Border fighting slowly drags Lebanon into war

By August 5, 2014
(Image courtesy Google Maps)

(Image courtesy Google Maps)

Lebanon (MNN) — Fighting keeps raging in northeast Lebanon.

Thousands of Lebanese civilians and Syrian refugees fled Monday as Lebanese artillery pounded a border town that had been overrun by militants from neighboring Syria.

Lebanon is surrounded by Syria, Jordan and Israel, and Iraq on the other side of Syria. That means Lebanon faces instability, refugees, and economic woes on at least two borders. The fear of getting dragged into a proxy war in Syria seems to becoming a reality.

Jed Hamoud, Vice President of Operations with Kids Alive International, explains the effort to destabilize Lebanon this way: “They can start pulling in different factions from Syria and other groups that are coming to Syria from different Arab nations, be it Libya, be it Algeria, be it Egypt that are coming to fight the war that’s going on today between the different Muslim factions.”

Battle jihadists

(Image courtesy International Mission Board)

(Image courtesy International Mission Board)

Both the Hezbollah and Syrian regime are fighting multiple militias made up of the Nusra Front and the Islamic State of Iraq and Syria (ISIS). The Syrian government, which is battling a largely Sunni insurgency, also has the support of Lebanon’s premier Shiite militia, Hezbollah.

Intense fighting over the last week compounds fears that Lebanon is the new front in its neighbor’s conflict, now in its third year. The latest conflict is over Arsal, a predominantly-Sunni town surrounded by Shiite villages.

Tens of thousands of refugees have flocked across the border into Lebanon from Syria in the last two years. Hamoud describes the tensions their team faces because of the Sunni vs. Shiite conflict in Lebanon. “You have struggles all around you, and some of those struggles are even close to home. You’ll hear a lot on the news about suicide bombings in one part of town or the other.”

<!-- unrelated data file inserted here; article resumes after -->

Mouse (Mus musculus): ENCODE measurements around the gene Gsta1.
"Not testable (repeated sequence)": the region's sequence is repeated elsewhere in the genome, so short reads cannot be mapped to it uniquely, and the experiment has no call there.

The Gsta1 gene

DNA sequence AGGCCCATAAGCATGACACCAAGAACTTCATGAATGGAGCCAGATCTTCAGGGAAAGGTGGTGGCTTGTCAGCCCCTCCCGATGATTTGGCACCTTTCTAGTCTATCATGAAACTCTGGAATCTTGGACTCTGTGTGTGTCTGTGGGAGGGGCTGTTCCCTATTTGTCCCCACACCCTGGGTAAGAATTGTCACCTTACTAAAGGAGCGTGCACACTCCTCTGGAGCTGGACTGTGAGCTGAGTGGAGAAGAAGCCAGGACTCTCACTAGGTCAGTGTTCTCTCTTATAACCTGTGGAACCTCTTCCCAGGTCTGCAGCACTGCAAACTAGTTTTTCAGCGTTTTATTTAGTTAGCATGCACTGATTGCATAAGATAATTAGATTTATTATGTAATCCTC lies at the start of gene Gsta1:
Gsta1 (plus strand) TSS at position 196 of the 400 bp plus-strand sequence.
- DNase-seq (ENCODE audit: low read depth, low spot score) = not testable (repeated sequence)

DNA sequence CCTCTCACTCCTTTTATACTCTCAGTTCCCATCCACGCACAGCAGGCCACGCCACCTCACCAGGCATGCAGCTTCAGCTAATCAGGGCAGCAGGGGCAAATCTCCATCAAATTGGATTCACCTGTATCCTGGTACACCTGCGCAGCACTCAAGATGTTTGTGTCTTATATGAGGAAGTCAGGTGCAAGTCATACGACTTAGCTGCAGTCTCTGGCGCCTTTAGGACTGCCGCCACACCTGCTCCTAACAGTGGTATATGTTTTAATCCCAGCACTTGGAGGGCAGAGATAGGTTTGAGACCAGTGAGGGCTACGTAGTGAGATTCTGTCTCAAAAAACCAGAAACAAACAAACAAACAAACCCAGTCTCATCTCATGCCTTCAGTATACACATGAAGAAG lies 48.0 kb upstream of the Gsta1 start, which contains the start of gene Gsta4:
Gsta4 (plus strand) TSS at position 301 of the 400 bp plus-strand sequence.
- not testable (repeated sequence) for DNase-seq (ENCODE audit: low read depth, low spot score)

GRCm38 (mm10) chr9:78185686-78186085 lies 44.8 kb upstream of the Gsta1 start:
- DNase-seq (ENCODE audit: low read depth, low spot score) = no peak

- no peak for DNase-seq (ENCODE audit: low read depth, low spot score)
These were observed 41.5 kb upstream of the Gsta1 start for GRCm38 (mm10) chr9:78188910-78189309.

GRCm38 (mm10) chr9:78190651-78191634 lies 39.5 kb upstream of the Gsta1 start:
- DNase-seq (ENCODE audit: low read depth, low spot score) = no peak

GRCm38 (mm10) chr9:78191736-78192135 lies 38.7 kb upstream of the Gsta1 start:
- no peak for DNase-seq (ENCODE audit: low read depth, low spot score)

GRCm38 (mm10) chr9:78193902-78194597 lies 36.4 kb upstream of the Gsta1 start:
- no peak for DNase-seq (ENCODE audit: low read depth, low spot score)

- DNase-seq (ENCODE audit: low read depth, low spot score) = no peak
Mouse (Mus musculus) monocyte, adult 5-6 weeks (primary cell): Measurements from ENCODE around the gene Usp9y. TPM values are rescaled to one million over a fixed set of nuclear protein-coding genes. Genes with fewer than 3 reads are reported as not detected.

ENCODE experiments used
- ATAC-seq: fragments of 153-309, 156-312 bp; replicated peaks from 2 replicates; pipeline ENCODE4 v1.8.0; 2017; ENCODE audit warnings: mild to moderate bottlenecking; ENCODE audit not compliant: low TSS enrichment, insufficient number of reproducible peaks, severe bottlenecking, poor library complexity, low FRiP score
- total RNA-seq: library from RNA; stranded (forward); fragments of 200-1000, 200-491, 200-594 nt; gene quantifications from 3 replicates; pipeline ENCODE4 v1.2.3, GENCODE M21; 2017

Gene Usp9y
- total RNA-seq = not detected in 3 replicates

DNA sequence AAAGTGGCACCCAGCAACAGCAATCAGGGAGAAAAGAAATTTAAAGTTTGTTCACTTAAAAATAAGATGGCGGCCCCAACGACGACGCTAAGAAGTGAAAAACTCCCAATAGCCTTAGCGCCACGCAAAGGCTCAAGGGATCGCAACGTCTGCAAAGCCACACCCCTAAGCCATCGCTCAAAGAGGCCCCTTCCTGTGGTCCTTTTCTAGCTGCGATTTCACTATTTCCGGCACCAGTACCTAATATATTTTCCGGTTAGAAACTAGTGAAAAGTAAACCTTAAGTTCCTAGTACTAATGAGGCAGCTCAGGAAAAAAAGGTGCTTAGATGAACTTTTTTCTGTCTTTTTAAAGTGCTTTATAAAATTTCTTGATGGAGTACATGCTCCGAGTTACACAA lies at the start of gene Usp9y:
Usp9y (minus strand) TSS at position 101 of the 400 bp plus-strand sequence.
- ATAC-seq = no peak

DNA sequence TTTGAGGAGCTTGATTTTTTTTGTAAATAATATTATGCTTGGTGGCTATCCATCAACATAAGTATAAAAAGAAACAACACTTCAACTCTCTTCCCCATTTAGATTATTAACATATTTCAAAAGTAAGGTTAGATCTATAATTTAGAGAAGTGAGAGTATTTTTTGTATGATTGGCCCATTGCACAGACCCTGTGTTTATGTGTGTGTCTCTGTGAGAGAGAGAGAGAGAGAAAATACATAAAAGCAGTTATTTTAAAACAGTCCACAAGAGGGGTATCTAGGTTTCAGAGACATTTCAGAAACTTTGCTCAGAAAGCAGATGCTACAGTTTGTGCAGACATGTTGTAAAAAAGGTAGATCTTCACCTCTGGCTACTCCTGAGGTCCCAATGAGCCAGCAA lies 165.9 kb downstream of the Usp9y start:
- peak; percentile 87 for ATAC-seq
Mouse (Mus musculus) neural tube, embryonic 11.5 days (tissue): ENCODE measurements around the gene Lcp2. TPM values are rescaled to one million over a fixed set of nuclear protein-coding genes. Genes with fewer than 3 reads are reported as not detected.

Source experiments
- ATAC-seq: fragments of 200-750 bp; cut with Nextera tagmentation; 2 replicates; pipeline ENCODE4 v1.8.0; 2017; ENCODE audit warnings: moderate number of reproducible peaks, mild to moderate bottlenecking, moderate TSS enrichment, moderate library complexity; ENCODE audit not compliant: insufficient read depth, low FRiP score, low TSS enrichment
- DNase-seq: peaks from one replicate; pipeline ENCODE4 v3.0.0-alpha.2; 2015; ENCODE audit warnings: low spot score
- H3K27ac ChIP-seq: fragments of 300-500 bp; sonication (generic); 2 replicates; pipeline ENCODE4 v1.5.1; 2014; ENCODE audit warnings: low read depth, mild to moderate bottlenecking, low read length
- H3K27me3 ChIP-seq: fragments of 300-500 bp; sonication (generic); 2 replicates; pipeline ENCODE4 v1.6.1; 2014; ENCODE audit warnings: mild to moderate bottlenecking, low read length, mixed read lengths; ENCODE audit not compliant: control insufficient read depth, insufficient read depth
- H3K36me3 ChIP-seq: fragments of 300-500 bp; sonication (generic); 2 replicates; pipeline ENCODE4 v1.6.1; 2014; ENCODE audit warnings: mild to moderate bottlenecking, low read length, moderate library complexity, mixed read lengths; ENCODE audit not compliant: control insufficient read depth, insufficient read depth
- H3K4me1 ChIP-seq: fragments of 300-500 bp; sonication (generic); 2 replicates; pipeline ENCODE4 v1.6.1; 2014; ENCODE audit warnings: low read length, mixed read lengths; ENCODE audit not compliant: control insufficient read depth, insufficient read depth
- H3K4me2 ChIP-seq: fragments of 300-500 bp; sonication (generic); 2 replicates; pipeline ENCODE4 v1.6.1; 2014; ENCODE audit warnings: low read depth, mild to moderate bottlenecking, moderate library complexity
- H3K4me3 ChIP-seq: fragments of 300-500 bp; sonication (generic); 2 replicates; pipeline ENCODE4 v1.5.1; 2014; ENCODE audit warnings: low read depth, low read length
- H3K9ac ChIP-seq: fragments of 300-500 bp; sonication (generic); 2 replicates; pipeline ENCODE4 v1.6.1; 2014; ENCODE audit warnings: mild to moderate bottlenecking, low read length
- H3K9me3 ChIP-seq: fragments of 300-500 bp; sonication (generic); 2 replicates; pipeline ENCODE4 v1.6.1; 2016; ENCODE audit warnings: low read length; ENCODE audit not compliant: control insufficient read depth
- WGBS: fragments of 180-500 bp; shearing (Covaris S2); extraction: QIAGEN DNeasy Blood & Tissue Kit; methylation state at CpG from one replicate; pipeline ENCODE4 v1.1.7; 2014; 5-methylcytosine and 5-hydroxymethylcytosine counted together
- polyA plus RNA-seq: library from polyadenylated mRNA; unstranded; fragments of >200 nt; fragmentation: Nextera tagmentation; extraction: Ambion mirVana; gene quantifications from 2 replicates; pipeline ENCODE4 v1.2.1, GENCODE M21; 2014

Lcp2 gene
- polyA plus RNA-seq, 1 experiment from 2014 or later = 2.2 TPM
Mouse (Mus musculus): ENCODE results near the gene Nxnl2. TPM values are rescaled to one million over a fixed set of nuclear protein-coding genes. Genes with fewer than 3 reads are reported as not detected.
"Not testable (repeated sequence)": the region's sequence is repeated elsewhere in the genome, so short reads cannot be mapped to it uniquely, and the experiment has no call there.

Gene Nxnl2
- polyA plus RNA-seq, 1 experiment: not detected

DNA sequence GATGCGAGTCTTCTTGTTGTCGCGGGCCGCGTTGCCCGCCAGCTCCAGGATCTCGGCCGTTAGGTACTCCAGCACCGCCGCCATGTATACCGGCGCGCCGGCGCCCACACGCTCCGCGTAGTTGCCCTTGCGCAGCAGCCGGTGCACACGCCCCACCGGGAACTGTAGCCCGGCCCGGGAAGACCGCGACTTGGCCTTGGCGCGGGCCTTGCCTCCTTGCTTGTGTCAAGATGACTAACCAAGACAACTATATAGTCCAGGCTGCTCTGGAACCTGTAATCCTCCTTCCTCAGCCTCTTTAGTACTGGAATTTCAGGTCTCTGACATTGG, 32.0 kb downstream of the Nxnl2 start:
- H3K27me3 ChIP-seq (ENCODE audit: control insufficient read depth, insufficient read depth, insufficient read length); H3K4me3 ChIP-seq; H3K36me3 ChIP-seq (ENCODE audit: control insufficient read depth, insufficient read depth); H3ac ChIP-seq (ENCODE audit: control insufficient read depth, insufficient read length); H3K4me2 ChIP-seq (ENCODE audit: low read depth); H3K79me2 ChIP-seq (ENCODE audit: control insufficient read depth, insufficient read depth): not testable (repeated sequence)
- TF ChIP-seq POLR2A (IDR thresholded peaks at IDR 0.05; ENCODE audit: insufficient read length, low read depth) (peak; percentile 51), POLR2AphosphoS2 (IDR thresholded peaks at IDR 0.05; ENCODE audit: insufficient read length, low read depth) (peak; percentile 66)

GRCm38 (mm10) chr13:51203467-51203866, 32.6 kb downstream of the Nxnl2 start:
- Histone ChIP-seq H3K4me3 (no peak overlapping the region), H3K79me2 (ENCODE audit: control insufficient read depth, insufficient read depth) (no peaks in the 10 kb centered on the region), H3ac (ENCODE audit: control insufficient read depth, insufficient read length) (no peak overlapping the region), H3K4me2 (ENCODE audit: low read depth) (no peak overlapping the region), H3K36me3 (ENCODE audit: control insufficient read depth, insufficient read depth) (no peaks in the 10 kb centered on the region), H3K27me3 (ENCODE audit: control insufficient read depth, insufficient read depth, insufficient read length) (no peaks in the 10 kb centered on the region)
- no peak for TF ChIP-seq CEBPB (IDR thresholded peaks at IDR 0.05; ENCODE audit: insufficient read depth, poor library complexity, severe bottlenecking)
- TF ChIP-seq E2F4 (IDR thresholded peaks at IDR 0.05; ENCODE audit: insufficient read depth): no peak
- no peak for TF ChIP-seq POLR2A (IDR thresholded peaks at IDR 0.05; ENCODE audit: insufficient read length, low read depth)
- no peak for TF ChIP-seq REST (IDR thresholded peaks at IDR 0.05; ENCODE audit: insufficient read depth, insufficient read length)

On a daily basis, the sounds of war can be heard. “When those things happen, they put stress on the staff, stress on the kids. You know, ‘Are you going to be able to go shopping today or not? What’s going to be the climate downtown? Are the markets going to be closed?’ ”

Security concerns

As far as security goes, he described the kinds of security at the U.S. Embassy. Then, he listed embassies that have been attacked in the last few years. “If the U.S. Embassies cannot really secure their borders and boundaries and facilities, it’s very tough for US to do it.” He goes on to say, “Somehow, because we get associated with a foreign organization, we become a target for somebody. How do you protect yourself from that? Really, the only way you can do it is rely on the Lord.” That’s not to say they are lax about it. It’s just that security isn’t their primary issue.

The number of refugees is increasing monthly, and the suffering continues to grow. As well as a growing number of Syrians, there are also many Palestinian refugees in the country, along with other displaced people from Sudan, Iraq, and other places.

(Photo courtesy Kids Alive International)

(Photo courtesy Kids Alive International)

Kids Alive International is trying to address the needs through the programs they have in place in Lebanon, but the staff is overwhelmed. Kids Alive provides care through its two Children’s Homes, School, and Care Center programs, notes Hamoud. “It’s easy to lose hope and very hard to hold on that things will be okay, or that the Lord will take care of it. But we have seen that the Lord has taken care of our ministry in Lebanon, over many, many years.”

But, God…

However, in the darkest moments, the staff recounts how the ministry survived the regular bombings during 15 years of Civil War (1975-1990). Although bombs damaged property and destroyed vehicles, Kids Alive didn’t lose anyone. Hamoud says the staff regularly reminds the kids of God’s faithfulness in answering prayer and protecting them during that period. “Even now, they repeat those events and those incidents, so they kind of hold onto how the Lord protected them in the past; and they have assurance that the Lord will protect them in the future.”

Their history with God emboldens hope for the future. One of their goals is to develop their work with refugees and other vulnerable children over the coming year. Their investment could reap a harvest of peace. “What you can pray for is that the Word that the children are hearing almost every single day will be instilled in their hearts and their mind, and it’ll be effective in their life.”

Click here for more about Kids Alive in Lebanon.

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